The agony of agonal respiration: is the last gasp necessary?
Perkin, R M; Resnik, D B
Gasping respiration in the dying patient is the last respiratory pattern prior to terminal apnoea. The duration of the gasping respiration phase varies; it may be as brief as one or two breaths to a prolonged period of gasping lasting minutes or even hours. Gasping respiration is very abnormal, easy to recognise and distinguish from other respiratory patterns and, in the dying patient who has elected to not be resuscitated, will always result in terminal apnoea. Gasping respiration is also referred to as agonal respiration and the name is appropriate because the gasping breaths appear uncomfortable and raise concern that the patient is suffering and in agony. Enough uncertainty exists about the influence of gasping respiration on patient wellbeing, that it is appropriate to assume that the gasping breaths are burdensome to patients. Therefore, gasping respiration at the end of life should be treated. We propose that there is an ethical basis, in rare circumstances, for the use of neuromuscular blockade to suppress prolonged episodes of agonal respiration in the well-sedated patient in order to allow a peaceful and comfortable death. Originally published Journal of Medical Ethics, Vol. 28, No. 3, June 2002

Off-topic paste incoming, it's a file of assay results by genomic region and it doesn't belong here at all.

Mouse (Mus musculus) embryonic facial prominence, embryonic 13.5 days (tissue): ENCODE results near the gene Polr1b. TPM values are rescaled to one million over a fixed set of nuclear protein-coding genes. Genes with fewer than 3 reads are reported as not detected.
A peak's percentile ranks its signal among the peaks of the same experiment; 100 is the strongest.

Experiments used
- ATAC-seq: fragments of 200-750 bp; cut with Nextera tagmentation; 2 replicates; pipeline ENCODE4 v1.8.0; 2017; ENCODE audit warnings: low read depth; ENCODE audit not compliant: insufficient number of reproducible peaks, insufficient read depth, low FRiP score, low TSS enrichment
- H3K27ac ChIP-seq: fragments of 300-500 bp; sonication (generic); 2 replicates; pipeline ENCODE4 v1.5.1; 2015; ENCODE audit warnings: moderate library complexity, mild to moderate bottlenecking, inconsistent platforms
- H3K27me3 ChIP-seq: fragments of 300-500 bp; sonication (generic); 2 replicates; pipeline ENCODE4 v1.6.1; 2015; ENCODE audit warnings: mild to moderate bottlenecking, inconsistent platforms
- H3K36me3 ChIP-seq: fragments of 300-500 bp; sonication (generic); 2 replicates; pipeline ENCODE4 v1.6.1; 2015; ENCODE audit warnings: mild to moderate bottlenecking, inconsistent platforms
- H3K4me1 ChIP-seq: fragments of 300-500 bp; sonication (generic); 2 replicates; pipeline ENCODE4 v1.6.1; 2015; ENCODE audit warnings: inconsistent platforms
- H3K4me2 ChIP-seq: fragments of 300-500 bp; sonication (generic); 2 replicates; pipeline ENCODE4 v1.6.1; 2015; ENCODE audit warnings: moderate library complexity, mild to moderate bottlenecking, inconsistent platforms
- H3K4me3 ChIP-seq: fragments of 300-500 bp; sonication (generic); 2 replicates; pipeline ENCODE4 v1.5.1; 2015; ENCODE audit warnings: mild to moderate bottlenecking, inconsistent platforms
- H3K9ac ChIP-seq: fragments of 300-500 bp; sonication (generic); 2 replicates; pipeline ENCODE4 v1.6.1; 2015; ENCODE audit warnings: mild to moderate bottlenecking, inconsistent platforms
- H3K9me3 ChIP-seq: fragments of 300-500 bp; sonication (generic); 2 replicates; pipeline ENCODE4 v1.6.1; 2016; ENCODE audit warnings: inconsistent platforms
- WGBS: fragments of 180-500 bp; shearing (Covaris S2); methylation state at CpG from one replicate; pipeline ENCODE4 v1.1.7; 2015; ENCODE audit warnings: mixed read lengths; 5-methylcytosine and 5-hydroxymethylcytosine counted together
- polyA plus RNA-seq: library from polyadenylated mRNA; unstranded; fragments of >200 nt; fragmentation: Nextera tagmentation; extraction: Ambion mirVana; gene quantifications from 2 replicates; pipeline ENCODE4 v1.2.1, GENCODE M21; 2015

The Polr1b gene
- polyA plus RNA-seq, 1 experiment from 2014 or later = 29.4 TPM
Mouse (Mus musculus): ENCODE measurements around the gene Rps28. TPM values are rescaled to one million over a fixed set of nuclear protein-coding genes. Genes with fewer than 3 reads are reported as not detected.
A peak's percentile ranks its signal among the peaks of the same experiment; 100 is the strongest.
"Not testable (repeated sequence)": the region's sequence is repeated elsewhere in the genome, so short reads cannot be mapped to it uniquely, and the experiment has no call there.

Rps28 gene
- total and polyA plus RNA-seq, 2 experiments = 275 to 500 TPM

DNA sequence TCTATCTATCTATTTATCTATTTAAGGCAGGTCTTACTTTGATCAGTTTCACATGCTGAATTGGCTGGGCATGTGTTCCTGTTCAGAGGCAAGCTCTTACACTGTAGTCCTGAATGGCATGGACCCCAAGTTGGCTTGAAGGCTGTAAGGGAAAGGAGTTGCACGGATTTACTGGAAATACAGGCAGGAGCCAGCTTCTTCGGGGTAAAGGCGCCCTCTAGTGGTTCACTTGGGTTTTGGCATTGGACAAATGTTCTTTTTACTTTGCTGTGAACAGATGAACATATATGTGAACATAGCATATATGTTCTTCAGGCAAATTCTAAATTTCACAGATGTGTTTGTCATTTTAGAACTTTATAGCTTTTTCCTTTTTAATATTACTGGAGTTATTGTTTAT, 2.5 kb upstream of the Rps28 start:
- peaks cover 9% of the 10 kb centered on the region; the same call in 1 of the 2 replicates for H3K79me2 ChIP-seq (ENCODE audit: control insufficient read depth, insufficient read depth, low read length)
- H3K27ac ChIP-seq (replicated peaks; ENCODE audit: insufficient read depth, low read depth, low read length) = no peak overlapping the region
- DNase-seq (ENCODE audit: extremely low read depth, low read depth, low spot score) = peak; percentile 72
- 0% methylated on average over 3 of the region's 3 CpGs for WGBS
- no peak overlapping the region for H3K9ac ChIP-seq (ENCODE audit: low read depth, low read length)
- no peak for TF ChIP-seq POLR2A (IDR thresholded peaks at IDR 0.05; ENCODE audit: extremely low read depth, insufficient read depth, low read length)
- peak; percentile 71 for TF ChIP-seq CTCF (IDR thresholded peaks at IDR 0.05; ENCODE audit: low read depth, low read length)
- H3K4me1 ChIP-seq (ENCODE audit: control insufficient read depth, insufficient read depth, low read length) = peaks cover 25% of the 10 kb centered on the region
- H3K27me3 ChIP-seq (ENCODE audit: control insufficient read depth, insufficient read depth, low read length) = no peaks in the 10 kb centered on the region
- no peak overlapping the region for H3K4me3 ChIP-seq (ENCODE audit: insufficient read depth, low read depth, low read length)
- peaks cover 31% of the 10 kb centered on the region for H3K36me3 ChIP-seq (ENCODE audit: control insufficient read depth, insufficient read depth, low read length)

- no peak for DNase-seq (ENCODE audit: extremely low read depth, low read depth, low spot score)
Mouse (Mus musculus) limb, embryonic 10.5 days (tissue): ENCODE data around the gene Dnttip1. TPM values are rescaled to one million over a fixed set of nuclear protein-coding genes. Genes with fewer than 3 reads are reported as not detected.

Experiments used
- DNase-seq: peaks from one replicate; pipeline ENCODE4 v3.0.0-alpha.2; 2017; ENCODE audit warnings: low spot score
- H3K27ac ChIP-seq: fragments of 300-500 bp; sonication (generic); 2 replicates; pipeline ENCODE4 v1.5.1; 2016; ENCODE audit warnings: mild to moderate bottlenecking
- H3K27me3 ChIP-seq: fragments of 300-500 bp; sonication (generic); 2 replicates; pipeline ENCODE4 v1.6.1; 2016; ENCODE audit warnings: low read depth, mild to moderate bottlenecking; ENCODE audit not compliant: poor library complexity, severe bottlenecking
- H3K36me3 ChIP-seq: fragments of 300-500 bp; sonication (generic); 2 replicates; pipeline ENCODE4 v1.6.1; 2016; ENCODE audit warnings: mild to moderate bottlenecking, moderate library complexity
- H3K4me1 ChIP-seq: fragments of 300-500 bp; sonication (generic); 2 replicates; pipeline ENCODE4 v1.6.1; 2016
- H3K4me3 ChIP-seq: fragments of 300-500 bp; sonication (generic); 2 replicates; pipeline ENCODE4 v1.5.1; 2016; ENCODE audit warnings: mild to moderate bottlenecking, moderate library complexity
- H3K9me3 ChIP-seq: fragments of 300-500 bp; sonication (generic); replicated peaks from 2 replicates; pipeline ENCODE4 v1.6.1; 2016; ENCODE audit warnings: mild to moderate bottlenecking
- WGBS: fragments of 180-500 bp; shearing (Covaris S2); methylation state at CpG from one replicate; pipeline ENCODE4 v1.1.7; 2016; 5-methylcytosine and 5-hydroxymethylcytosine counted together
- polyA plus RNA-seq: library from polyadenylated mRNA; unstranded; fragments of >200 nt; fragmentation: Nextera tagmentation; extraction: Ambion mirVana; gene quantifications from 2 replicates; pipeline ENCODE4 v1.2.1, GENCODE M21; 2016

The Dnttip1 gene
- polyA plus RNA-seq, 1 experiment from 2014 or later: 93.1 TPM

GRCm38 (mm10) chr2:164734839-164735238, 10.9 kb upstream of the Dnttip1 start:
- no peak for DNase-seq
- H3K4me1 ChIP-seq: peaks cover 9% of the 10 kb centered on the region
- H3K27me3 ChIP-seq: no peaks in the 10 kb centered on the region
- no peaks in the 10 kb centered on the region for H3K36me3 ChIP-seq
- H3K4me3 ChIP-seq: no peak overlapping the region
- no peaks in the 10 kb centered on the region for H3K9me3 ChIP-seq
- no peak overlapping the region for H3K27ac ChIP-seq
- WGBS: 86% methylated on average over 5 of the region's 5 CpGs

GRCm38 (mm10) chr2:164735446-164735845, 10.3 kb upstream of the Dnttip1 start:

Perkin, R M, & Resnik, D B. (June 2002). The agony of agonal respiration: is the last gasp necessary?. Journal of Medical Ethics, 28(3), 164- 169. Retrieved from http://hdl.handle.net/10342/3067
Perkin, R M, and Resnik, D B. "The agony of agonal respiration: is the last gasp necessary?". Journal of Medical Ethics. 28:3. (164-169), June 2002. October 22, 2018. http://hdl.handle.net/10342/3067.
Perkin, R M and Resnik, D B, "The agony of agonal respiration: is the last gasp necessary?," Journal of Medical Ethics 28, no. 3 (June 2002), http://hdl.handle.net/10342/3067 (accessed October 22, 2018).
Perkin, R M, Resnik, D B. The agony of agonal respiration: is the last gasp necessary?. Journal of Medical Ethics. June 2002; 28(3): 164-169. http://hdl.handle.net/10342/3067. Accessed October 22, 2018.
East Carolina University